This year, deaths from prostate cancer are forecast to fall in the UK – and across Europe – thanks to better diagnosis and treatment, new research reveals.
It’s welcome news considering that prostate cancer is the third most common cause of cancer deaths in the UK (behind only lung and bowel), accounting for around 7% of total deaths each year.
The prostate is a gland that sits underneath the bladder and surrounds the urethra. It’s main purpose is to make semen, the fluid that carries sperm. Men, trans women, non-binary individuals who were assigned male at birth and some intersex people have prostate glands, so are all susceptible to developing prostate cancer.
Prostate cancer occurs when cells in the prostate grow in an uncontrolled way. While some prostate cancer develops so slowly that men don’t even need treatment, other times it can grow rapidly and spread, which can cause problems and treatment is required.
Some common prostate cancer symptoms include:
Prostate cancer is the most common form of cancer in men. In the UK, about 1 in 8 men will get prostate cancer in their lifetime. And while prostate cancer mainly affects men over the age of 50 and an individual’s risk increases with age, it is not uncommon in younger men too.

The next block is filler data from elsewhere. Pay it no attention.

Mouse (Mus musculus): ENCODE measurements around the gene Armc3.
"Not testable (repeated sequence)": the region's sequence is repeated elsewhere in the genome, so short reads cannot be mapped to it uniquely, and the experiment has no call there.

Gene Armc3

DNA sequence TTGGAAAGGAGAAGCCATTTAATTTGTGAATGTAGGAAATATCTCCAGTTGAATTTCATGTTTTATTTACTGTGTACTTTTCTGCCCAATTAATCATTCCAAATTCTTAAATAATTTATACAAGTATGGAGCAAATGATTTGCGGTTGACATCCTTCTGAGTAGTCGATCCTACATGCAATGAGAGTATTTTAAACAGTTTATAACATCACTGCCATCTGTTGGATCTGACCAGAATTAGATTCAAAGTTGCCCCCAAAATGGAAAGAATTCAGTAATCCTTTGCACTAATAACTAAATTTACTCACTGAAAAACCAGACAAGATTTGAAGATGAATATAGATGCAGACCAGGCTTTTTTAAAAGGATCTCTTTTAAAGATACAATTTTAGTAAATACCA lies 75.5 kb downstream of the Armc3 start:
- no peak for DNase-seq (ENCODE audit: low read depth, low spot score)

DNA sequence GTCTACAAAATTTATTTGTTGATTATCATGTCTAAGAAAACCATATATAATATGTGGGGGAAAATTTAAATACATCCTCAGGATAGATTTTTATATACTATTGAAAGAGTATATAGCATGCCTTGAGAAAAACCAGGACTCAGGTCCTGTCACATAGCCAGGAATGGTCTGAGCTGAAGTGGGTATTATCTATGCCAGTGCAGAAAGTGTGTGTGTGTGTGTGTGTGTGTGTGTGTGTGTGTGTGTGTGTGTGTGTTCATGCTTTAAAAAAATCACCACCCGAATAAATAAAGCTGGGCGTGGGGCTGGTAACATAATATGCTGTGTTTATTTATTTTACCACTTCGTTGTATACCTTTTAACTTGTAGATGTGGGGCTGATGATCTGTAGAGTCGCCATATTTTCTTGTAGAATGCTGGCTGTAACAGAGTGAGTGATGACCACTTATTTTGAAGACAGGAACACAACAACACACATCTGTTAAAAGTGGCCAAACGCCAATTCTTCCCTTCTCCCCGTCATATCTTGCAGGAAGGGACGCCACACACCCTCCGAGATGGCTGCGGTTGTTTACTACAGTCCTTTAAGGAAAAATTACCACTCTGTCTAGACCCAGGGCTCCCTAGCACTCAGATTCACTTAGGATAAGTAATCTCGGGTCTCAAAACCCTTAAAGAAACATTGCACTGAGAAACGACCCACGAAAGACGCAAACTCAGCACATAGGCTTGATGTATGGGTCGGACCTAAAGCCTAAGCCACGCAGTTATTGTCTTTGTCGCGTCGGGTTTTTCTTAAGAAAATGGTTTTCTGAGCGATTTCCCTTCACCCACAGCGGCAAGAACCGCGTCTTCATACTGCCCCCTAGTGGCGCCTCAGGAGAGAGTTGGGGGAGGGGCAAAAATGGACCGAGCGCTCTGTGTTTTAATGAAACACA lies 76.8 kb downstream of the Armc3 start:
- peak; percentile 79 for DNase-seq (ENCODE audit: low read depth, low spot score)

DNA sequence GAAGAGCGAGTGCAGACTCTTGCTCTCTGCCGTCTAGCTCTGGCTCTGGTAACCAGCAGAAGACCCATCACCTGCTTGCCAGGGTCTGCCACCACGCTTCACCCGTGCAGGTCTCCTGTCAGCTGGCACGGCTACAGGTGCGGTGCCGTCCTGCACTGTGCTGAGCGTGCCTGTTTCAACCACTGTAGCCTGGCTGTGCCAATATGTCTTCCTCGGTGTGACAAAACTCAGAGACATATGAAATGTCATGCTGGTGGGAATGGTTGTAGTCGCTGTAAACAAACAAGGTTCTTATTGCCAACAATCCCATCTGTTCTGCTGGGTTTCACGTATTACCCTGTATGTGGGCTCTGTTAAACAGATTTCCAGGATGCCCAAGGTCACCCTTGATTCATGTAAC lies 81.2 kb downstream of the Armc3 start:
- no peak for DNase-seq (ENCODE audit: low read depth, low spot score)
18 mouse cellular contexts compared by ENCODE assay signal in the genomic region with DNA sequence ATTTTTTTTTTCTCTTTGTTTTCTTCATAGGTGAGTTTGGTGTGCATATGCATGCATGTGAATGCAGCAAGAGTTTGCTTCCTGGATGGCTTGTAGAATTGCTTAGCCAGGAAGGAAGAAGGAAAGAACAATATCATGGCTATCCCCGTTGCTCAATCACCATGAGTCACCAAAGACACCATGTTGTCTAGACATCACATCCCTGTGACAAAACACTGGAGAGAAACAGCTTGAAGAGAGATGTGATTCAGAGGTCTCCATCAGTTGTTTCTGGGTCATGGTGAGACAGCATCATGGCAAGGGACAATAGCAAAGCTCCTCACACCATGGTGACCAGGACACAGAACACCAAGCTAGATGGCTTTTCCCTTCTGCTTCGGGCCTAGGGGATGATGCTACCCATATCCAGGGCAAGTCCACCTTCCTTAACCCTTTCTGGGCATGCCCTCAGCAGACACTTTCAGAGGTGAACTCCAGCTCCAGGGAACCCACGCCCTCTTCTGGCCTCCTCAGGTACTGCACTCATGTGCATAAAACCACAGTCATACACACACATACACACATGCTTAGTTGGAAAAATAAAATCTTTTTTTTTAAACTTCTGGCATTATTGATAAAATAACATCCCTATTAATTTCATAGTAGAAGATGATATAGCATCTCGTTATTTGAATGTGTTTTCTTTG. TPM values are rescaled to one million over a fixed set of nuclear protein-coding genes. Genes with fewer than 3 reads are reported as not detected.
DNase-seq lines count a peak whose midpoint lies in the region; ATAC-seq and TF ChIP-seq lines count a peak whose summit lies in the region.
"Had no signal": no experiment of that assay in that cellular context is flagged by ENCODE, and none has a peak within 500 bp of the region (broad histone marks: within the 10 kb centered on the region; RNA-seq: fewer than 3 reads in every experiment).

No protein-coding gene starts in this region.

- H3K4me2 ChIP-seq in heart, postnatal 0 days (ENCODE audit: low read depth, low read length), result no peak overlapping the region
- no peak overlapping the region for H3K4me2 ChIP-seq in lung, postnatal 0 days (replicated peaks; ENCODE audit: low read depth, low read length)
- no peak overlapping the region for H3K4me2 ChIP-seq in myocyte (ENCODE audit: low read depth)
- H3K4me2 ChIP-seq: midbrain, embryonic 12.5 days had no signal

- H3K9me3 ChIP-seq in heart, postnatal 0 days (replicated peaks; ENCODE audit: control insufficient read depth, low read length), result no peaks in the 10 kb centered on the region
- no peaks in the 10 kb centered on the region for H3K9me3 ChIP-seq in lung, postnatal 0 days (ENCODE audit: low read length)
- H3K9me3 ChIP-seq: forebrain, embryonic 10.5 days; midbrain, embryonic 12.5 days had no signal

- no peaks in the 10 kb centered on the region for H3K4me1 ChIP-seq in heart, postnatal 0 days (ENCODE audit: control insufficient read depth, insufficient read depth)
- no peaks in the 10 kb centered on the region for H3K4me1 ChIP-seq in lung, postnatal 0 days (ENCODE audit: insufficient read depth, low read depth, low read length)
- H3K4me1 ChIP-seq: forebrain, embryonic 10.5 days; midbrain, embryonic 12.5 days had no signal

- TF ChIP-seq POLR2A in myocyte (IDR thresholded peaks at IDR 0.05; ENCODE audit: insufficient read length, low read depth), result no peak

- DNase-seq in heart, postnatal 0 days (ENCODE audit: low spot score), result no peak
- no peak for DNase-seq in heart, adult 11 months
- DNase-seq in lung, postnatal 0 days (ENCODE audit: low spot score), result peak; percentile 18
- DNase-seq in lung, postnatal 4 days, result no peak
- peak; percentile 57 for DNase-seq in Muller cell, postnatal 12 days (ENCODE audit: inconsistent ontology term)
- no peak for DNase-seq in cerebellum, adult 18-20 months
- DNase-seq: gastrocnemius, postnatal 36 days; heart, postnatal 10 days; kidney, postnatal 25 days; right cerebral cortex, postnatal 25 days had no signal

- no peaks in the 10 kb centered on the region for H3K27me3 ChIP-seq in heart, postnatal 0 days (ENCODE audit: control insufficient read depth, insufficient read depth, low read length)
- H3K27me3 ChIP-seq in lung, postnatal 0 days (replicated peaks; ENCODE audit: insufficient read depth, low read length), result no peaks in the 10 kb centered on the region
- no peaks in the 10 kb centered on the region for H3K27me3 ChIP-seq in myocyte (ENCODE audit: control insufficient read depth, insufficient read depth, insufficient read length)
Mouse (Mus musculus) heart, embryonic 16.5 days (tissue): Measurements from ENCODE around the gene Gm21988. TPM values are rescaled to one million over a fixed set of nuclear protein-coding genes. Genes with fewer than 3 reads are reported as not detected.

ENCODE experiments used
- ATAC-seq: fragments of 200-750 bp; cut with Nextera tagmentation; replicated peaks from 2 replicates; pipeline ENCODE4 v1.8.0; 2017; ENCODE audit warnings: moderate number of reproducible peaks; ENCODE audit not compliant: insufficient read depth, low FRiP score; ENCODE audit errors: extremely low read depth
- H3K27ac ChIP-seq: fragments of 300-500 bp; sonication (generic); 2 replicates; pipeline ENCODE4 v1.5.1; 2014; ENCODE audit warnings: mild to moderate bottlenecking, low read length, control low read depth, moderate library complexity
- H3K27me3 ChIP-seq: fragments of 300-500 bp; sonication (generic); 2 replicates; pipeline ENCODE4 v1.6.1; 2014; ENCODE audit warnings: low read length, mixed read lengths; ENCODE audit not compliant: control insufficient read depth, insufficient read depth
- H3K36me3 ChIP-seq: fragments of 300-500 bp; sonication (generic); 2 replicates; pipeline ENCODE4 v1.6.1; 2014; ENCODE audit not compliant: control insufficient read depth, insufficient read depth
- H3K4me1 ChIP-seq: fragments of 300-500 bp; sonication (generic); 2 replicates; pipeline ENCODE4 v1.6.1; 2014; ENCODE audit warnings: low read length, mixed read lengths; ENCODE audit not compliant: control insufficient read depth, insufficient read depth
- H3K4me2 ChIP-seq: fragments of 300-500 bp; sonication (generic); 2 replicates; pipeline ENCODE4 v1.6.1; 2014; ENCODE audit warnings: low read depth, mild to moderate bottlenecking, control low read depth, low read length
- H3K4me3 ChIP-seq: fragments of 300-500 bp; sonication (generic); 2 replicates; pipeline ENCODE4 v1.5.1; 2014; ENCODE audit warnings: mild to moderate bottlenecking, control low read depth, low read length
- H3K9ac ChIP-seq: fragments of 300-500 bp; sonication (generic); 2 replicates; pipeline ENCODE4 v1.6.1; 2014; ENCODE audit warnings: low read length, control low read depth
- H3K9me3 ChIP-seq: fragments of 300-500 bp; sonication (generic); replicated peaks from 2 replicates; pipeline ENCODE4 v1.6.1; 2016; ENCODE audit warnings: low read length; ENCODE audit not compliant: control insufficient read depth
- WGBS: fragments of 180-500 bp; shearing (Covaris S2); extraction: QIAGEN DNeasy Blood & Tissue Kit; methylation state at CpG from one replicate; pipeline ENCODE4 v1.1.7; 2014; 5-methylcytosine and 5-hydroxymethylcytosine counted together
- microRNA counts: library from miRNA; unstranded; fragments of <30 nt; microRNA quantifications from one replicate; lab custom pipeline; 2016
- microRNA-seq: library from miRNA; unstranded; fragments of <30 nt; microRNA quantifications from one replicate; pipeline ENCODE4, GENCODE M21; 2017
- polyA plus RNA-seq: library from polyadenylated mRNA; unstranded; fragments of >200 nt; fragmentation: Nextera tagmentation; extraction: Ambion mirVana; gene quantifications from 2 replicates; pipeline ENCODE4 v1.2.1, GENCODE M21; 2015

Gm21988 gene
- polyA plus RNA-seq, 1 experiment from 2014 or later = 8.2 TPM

According to research by a team from the University of Milan’s School of Medicine in Italy, the mortality rate of prostate cancer in the EU has fallen by 7.1% since 2015, with 78,800 men expected to die from the disease in 2020.
In the UK, the researchers forecast there will be 11.99 prostate cancer deaths per 100,000 men this year. This compares to 13.25 deaths per 100,000 men in 2015, a decrease of 9.5% when adjusted for age.
However, it is important to note that the research was carried out before the potential impact of COVID-19 on healthcare systems is felt. With many hospitals and other medical facilities struggling to cope with the large influx of COVID-19 patients, there is a likelihood that cancer care and treatment schedules will be impacted.
[Related reading: Thousands Of ‘At Risk’ Patients Avoiding Hospitals Amid Covid19 Pandemic]
Speaking about the findings of the research, Carlo La Vecchia (MD), a professor at the University of Milan’s School of Medicine and the leader of the study, said: “Across the EU as a whole, the key message from these prostate cancer death rates is to adopt up-to-date surgery and radiotherapy techniques, together with newer androgen deprivation therapy.”
The research is very encouraging and the key message from this is that early diagnosis/intervention is essential to build on these rates. There are so many ways in which the private sector can complement the services from the NHS. If you’d like to know more, please do let me know.